Noise from ships and boats

Noise associated with shipping has the potential to cause disturbance to marine animals, including the marine mammals, fish and birds designated under the Habitats Directive. The main source of noise from vessels is generated by the engine, which may travel via the atmosphere or be transmitted through the structure of the craft. The volume of sound generated and transmitted into the air or water will depend on the size, design and location of the engine, and the craft’s size and construction. There have been very few studies carried out to investigate the effects of noise pollution in UK coastal waters, particularly with regard to ship-generated noise on marine animals. The level of information that is available on underwater noise is generally inconclusive with regard to the effects on marine life.

Marine mammals are known to continue to use areas with very high levels of boat traffic and noise, such as Galveston Harbour in Texas (ICES 1991). However, there is concern over noise pollution in general which tends to centre on the possible behavioural effects and that in the worse cases marine mammals, fish or birds may be driven away from their home territories. In recognition that noise and erratic boat movements can distract feeding dolphin or drive them away, codes of conduct have been prepared for vessels operating in Cardigan Bay and the Firth of Forth (Section 3.4.3).

Dolphins have a sensitive echo location system. Concerns have been expressed that underwater noise may disturb dolphins, however, there is little research available to support or disprove these concerns in relation to noise from commercial shipping and recreational craft in UK waters. The preliminary findings of a study undertaken as part of the Durlston Dolphin Research Programme indicates that it is unlikely that bottlenose dolphin are disturbed by the noise generated by high speed ferries operating out of Poole Harbour (case study - Browning, Williams & Haarland 1997).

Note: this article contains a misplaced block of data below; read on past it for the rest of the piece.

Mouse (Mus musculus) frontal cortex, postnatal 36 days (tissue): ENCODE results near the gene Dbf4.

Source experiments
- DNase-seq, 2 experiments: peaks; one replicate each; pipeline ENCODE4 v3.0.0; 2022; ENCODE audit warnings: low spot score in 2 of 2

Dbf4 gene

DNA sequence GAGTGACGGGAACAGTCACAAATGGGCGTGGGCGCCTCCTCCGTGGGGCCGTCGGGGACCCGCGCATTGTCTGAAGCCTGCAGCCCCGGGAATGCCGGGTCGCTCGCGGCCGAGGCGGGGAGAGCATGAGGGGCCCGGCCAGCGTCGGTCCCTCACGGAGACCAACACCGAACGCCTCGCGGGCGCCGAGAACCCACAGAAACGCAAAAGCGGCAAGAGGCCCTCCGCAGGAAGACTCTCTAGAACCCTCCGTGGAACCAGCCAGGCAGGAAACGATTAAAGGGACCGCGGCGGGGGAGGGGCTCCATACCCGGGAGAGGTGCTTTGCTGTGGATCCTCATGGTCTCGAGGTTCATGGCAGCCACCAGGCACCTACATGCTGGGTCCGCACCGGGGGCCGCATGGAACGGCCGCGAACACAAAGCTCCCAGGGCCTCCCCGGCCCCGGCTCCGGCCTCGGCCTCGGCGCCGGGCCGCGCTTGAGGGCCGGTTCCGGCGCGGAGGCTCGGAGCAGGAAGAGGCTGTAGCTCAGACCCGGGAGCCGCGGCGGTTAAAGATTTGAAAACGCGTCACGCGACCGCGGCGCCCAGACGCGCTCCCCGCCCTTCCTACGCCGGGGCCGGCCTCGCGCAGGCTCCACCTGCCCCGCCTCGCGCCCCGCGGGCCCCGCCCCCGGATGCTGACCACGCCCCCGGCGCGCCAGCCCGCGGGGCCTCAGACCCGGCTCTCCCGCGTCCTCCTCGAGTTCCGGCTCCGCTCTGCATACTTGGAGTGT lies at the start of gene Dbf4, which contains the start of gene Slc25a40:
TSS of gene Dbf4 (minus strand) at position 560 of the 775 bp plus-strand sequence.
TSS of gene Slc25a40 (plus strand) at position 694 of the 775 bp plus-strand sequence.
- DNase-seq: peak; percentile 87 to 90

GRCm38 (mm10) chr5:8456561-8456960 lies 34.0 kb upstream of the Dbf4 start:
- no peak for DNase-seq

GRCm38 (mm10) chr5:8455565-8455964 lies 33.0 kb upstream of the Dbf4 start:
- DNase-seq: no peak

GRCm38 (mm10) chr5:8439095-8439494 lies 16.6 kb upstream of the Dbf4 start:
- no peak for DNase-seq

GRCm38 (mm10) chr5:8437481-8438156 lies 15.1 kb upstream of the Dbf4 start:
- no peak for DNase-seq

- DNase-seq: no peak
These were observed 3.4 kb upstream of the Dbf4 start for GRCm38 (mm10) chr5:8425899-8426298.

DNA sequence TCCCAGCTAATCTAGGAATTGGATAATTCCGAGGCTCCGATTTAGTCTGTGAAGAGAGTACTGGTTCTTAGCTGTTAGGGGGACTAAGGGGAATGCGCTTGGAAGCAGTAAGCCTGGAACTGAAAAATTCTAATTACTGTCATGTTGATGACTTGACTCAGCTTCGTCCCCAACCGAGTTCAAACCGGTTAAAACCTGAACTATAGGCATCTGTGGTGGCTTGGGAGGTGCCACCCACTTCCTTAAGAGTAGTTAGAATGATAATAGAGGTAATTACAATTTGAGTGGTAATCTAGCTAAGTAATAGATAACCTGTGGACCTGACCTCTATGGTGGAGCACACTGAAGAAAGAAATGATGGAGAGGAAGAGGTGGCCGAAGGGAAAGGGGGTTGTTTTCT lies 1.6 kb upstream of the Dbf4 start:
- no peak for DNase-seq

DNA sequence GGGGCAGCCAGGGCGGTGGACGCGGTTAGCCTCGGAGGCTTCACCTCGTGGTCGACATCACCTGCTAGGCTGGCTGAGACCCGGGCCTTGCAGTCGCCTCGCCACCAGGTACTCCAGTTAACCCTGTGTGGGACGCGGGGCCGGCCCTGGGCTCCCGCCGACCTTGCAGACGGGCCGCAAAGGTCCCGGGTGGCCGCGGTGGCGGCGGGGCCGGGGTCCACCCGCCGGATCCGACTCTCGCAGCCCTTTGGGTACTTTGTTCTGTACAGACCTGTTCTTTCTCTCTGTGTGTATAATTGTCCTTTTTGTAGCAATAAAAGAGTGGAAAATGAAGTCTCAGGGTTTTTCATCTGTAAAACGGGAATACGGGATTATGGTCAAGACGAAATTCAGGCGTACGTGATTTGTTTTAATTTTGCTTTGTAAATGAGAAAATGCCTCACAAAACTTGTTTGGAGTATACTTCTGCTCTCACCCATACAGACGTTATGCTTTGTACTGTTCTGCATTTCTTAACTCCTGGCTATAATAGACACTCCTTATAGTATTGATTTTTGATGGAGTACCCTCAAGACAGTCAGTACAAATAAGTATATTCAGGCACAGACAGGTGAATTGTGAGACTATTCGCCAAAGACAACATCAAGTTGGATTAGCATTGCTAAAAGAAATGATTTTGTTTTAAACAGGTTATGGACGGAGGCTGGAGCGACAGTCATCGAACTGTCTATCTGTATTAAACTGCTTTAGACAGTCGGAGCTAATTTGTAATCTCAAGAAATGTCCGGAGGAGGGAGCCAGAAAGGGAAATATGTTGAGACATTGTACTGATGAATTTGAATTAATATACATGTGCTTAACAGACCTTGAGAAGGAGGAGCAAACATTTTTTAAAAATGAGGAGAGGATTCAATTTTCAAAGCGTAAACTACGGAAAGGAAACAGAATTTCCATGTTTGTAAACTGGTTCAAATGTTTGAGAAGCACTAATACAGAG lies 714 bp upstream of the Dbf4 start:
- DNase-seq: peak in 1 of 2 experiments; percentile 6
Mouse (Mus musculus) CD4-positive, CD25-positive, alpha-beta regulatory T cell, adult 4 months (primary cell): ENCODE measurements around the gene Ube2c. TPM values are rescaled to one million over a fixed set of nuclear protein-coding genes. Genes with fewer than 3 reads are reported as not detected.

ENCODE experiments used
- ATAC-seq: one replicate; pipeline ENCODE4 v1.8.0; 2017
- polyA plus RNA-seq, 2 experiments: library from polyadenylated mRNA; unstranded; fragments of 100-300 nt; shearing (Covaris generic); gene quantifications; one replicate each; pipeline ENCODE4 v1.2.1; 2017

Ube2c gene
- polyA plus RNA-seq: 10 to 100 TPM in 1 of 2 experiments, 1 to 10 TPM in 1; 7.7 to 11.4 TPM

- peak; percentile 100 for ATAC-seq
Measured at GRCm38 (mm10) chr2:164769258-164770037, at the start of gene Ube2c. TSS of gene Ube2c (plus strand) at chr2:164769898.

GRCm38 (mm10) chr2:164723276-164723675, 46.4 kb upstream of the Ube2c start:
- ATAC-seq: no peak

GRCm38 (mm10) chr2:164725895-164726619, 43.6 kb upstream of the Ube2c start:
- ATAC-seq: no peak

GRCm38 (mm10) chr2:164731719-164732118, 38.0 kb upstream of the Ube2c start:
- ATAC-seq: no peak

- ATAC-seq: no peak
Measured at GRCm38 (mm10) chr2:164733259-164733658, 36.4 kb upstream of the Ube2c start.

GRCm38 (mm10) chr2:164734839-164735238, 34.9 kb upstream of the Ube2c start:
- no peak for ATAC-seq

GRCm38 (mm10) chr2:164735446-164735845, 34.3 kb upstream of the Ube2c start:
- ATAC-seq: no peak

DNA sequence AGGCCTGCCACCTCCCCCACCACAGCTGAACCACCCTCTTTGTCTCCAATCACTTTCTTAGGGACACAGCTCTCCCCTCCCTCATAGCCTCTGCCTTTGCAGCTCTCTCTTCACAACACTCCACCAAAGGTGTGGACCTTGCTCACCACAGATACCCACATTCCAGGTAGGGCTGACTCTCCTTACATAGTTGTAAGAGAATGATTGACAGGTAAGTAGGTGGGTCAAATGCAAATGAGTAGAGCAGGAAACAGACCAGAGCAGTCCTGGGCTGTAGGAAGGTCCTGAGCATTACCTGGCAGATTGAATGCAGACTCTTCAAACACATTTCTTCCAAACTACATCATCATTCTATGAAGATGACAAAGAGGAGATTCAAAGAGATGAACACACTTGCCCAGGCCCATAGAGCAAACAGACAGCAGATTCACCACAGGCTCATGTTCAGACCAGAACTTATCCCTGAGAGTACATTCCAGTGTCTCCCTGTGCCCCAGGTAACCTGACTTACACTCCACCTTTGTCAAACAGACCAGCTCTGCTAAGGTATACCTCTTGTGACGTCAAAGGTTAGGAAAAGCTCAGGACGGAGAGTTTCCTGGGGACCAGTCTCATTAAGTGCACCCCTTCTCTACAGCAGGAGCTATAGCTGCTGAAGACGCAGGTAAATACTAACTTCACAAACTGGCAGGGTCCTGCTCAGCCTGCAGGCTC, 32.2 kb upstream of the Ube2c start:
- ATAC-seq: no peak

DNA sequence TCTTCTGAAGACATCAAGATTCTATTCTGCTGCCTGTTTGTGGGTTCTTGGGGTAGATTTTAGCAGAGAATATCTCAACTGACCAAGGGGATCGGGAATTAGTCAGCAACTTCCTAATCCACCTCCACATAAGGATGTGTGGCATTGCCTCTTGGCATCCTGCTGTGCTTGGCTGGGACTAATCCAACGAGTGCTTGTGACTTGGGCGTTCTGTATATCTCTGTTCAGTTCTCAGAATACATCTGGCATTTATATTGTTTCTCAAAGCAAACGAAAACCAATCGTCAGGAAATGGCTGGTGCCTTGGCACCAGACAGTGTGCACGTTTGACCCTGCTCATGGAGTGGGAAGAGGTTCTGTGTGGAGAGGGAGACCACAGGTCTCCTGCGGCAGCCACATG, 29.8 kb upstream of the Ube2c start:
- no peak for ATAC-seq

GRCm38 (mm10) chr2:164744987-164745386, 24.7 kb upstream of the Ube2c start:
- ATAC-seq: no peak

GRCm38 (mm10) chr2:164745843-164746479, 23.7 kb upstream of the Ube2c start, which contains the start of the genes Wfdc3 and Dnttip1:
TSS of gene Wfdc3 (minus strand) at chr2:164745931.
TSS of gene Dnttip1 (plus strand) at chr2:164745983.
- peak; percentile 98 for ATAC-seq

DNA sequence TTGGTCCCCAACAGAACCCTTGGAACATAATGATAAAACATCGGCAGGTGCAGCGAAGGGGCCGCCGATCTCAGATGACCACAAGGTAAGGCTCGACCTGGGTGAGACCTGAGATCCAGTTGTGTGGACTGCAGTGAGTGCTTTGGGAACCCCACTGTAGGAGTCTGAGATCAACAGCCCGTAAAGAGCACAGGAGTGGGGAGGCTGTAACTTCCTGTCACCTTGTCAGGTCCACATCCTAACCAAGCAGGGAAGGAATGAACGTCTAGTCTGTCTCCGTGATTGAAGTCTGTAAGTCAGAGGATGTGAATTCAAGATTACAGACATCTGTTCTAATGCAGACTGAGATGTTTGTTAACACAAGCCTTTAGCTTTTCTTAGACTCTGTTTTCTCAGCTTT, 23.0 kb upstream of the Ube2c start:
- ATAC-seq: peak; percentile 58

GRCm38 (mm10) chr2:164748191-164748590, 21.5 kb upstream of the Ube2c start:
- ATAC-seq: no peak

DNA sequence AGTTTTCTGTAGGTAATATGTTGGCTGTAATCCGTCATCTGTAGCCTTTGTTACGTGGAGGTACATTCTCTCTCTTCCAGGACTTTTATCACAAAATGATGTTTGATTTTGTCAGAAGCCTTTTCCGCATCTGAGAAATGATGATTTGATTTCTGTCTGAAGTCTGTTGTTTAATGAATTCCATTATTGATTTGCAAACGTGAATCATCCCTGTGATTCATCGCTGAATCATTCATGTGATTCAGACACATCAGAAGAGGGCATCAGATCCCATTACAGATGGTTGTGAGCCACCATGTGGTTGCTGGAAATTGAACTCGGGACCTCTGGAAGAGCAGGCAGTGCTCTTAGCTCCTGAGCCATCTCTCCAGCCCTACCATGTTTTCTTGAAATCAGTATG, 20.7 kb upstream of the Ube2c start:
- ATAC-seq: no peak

Observations of seals made as part of the work of the Sea Mammal Research Unit show, not surprisingly, that seals are usually less tolerant to disturbance during the breeding season and when feeding their offspring. Further research is required to establish whether seals exhibit behavioural changes as a result of noise from shipping and port operations. Seals generally choose relatively undisturbed areas to come ashore and breed. Ironically, RAF bombing ranges, which despite being the source of a certain level of noise pollution have been observed to provide suitable areas for colonies of seals. This observation is likely to be a result of the restrictions to public access along these stretches of coast (Sea Mammal Research Unit personal communication 1998).

The effect of underwater noise has been more extensively studied with regard to the impact of seismic surveys on marine animals, and the resultant disturbance to fish feeding behaviour, repulsion from fishing grounds, avoidance behaviour in sea mammals and disturbance of breeding colonies of birds. Effects of the high level, low frequency sounds from seismic surveys are thought to be temporary, with lasting harm to fish, sea birds and mammals unlikely (Turnpenny & Nedwell 1994).

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